Nautilus: What a 9,000-Year-Old Spruce Tree Taught Me
How photographing the world’s oldest living things pushed me outside the boundaries of science.
had little idea of what I would discover when I set out to find and photograph the oldest living things in the world. I expected that researching, traveling, and photographing would stretch my perspective, and force me to learn a lot of science: biology, genetics, chemistry, geology, and so on. But what I didn’t expect to learn was that sometimes the right person for a scientific endeavor is an artist.
The Oldest Living Things project was motivated not by a narrow interest or a traditional scientific question, but by the idea of something called deep time. Deep time is not a precise demarcation in the way that geologic eras and cosmological epochs are. Rather, it’s a framework in which to consider timescales too long for our shallow, physical experience, and too big for our brains to process meaningfully. And why should they be able to? The earliest modern humans had a life expectancy of around 32 years. What evolutionary need would they have had to comprehend what 10,000 years felt like? What I wanted to do was to find or forge something relatable, something to help process and internalize deep time in a meaningful way: to feel expanses of time that we were not designed to feel.
It hadn’t occurred to me that scientists might declare themselves unqualified for such a broad project.
When I first had my “light bulb” moment conceiving the Oldest Living Things—which I would eventually publish as a book in 2014—I thought I would find an evolutionary biologist to partner with me. After all, I was an artist with a background in photography whose highest science qualification was 11th-grade physics. It hadn’t occurred to me that scientists might declare themselves unqualified for such a broad project.
After a meeting in September of 2006 with an Assistant Curator at the New York Botanical Garden in the Bronx, I realized that the Oldest Living Things was, in a sense, at odds with scientific specialization. A bryologist might spend his or her career studying one species of moss, or even a single feature or genetic mutation of that moss. In comparison, by the time I’d finished the project, I’d researched two domains, three kingdoms, 12 classes, 21 orders, 31 families, and 39 species of living things, studied by mycologists, bryologists, astrobiologists, marine biologists, dendrochronologists, and climatologists, to name but a few. And while there are many studies on cell aging and death, there is not an established area of study that looks at longevity across species per se. So instead of partnering with a scientific overseer, I was going to have to step into that role myself.
My first task was to begin to curate a collection of organisms to photograph, each a minimum of 2,000 years of age. However, aside from some helpful old-tree lists, there was no such compendium of ancient lives already in existence. This in itself spoke to the fact that I was wandering outside the lines of traditional scientific methodologies. A lot of creative Google searching ensued, as well as reading published scientific research papers and reaching out to authors. The list changed and grew over the years, with new organisms being added even as the book went to print. “New” old organisms were discovered during that time, such as the Siberian Actinobacteria, and others had their ages downgraded, as was the case when the 13,000-year-old box huckleberry in Pennsylvania lost about 5,000 years with the insight of updated glaciation data.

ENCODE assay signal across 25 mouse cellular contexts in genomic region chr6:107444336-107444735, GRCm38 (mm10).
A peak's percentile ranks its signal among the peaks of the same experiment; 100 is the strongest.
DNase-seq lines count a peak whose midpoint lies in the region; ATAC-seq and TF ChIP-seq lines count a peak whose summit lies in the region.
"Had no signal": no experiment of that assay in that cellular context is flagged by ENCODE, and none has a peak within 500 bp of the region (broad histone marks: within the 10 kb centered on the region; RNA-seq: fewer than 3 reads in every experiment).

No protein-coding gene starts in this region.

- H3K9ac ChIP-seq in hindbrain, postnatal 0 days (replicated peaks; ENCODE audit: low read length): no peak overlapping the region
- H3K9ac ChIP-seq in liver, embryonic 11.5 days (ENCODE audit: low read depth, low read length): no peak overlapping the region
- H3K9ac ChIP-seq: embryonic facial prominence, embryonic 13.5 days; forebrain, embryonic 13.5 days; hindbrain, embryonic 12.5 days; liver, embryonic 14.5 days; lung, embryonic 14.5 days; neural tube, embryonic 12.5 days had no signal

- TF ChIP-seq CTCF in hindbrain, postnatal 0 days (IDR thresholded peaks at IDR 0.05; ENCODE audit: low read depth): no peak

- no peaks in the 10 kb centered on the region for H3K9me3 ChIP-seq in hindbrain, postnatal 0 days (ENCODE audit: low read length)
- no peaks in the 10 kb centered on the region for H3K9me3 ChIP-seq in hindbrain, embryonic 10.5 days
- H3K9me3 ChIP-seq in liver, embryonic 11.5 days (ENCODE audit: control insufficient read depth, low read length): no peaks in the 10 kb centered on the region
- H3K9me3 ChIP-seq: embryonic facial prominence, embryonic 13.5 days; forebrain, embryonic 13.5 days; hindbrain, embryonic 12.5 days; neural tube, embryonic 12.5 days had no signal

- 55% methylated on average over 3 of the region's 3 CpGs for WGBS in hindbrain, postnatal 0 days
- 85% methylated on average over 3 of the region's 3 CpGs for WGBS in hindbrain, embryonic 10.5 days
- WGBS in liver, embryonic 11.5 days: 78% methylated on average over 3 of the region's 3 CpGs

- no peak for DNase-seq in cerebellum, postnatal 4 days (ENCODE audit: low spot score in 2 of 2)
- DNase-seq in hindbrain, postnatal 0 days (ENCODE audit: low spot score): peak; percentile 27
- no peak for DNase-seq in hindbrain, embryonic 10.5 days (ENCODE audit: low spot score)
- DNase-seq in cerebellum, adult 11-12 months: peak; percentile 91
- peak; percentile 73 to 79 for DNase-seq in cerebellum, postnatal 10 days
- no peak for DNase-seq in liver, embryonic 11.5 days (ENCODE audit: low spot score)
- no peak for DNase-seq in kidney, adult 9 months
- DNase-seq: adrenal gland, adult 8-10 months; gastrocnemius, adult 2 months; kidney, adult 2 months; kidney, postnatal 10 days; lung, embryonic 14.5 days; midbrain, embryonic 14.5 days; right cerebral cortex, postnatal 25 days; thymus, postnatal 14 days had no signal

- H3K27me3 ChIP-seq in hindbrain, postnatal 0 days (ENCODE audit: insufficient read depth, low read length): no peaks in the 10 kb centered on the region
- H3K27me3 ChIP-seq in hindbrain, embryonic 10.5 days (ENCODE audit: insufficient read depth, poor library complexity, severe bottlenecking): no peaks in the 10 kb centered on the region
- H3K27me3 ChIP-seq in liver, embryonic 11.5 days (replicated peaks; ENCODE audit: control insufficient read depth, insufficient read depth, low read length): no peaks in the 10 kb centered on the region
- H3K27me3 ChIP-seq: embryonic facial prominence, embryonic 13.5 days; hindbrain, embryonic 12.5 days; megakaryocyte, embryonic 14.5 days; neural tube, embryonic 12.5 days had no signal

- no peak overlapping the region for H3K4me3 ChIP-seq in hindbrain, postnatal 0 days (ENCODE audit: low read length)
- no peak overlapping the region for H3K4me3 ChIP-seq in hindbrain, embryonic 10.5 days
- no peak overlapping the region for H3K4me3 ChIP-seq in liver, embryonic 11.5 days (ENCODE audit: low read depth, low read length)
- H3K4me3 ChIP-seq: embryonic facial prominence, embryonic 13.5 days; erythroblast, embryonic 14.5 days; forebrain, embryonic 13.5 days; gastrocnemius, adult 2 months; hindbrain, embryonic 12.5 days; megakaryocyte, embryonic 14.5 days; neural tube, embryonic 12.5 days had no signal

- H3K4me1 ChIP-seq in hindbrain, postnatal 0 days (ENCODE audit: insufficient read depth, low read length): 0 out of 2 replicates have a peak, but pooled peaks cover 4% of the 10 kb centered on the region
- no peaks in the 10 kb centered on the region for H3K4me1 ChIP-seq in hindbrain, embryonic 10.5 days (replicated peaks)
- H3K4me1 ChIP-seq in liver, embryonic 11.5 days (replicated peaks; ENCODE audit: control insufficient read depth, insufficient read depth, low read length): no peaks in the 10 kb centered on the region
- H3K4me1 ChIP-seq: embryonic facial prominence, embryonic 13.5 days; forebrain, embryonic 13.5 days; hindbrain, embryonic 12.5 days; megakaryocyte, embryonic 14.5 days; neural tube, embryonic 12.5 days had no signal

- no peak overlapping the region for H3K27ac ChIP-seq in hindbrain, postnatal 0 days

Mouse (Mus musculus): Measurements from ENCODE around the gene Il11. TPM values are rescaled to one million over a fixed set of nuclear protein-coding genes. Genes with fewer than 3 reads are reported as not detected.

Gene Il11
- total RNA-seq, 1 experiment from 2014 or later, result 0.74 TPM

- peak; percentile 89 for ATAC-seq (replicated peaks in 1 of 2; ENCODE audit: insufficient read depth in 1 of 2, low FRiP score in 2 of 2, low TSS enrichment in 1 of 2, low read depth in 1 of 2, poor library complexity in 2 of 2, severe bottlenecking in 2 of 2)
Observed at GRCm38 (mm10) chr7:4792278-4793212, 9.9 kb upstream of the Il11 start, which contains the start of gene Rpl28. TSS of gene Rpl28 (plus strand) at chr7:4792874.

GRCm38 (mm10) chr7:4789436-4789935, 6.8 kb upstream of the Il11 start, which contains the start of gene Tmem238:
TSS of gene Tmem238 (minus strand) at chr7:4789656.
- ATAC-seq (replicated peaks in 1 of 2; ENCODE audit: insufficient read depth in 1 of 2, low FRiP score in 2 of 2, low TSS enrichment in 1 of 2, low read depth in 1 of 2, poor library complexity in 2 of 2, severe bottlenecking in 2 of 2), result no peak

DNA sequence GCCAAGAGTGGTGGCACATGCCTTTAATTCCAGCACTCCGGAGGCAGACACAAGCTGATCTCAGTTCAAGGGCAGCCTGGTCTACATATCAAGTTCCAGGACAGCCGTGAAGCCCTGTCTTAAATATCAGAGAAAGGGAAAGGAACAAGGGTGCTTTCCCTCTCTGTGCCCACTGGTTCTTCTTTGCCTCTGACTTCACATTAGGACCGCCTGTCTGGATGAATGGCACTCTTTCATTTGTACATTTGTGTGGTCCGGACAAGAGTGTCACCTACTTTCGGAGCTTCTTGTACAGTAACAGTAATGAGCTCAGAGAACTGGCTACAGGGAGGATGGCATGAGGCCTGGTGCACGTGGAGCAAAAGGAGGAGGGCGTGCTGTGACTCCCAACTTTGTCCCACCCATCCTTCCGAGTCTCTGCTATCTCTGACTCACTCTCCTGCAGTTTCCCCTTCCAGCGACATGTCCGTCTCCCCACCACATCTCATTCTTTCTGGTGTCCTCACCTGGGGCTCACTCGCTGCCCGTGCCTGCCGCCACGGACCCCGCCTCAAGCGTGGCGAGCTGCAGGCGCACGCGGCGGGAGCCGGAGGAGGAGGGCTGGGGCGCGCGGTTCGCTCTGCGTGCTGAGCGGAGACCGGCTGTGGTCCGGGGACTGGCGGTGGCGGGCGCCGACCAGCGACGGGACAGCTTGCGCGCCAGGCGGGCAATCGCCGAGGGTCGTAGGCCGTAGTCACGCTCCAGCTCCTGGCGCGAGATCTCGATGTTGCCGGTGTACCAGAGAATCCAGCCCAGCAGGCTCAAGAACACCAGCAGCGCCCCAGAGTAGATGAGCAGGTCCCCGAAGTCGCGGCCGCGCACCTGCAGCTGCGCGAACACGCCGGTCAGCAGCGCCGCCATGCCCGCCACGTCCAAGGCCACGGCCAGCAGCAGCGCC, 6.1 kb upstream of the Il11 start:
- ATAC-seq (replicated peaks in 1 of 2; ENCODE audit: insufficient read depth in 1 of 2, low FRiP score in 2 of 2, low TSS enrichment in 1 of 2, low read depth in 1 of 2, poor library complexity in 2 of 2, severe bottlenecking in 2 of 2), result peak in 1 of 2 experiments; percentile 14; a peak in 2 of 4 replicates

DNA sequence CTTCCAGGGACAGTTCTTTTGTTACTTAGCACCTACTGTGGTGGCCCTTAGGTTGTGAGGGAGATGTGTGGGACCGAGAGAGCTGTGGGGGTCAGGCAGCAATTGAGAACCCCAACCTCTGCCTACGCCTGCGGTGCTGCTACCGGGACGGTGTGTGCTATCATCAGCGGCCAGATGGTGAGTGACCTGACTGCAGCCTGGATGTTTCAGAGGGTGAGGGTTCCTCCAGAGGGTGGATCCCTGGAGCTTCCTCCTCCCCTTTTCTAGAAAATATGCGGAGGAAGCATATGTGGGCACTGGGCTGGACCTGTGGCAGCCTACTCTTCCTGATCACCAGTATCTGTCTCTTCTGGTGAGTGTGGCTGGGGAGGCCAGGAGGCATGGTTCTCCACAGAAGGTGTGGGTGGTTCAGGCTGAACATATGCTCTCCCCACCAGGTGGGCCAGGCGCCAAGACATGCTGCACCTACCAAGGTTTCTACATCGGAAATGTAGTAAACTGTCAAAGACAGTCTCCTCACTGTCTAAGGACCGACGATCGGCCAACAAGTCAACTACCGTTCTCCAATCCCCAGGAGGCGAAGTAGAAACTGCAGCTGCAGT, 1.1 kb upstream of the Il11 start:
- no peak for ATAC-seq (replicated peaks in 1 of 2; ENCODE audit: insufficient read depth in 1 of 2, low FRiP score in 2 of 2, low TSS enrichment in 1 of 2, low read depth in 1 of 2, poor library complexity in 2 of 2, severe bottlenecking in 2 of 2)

To qualify for inclusion, each organism must have gone through at least 2,000 years of continuous life as an individual. I selected 2,000 years as my minimum age specifically to draw attention to the gentleman’s agreement of what “year zero” means. In other words, 2,000 years serves both as an all-too-human start date, as well as the baseline age of my subjects. The requirement of endurance on an individual level was an important consideration, because we all innately relate to the idea of self. This was a purposeful anthropomorphization that would further imbue the organisms with a reflective quality in which we could glimpse ourselves.
But once I started digging into the science, things were not so tidy. While unitary organisms such as a single tree are not hard to keep a handle on, things like “clonal colonies” are trickier. Sometimes referred to as “vegetative growth” or “self-propagating,” these individuals are able to generate new clones of themselves, as opposed to reproducing sexually like flowering plants do. They create new shoots, stems, or roots without the introduction of new outside genetic material, so that the new growth is genetically identical to—and part of—the original organism. This process can continue indefinitely, or for as long as the environment allows. This is what is meant when it’s said that clones are theoretically immortal.
If I were a scientist, grouping unitary and clonal organisms together under the umbrella of “continuously living” would likely raise eyebrows, as this is simply too wide a view to produce a clean outcome. But this idiosyncratic taxonomy is something that I chose to do as an artist, leading to an idiosyncratic taxonomy. Collectively, its members live in some of the world’s harshest conditions, uniquely adapted to extreme temperatures, low moisture and nutrient availability, and high altitudes that would leave others bereft. Many, instead of exhibiting fast or robust growth, exhibit quite the opposite: slow and steady. They gracefully weather adversity, bear witness to long expanses of time, and make the most of difficult situations. As a result, we can’t help but infuse this ancient crew with sought-after human traits like patience and wisdom.
Continents are drifting away from one another faster than that.
Over the years I packed up my medium-format film camera again and again, eventually landing on every continent, as I went searching for 5,500-year-old moss in Antarctica, a 2,000-year-old brain coral in Tobago, an 80,000-year-old Aspen colony in Utah, a 2,000-year-old primitive Welwitschia in Namibia, and a 43,600-year-old shrub in Tasmania that’s the last of its kind on the planet, to name but a few. Scientists were more than willing to support my cause. I was sometimes invited to join them on their fieldwork expeditions, such as hunting lichens in Greenland or scuba diving amidst the seagrass meadows stretching between two Spanish Mediterranean islands. Sometimes they agreed to meet me on site and guide me to their subjects: the Palmer’s Oak in Riverside, California, the Baobab trees of South Africa, and the alien-looking llareta in Chile.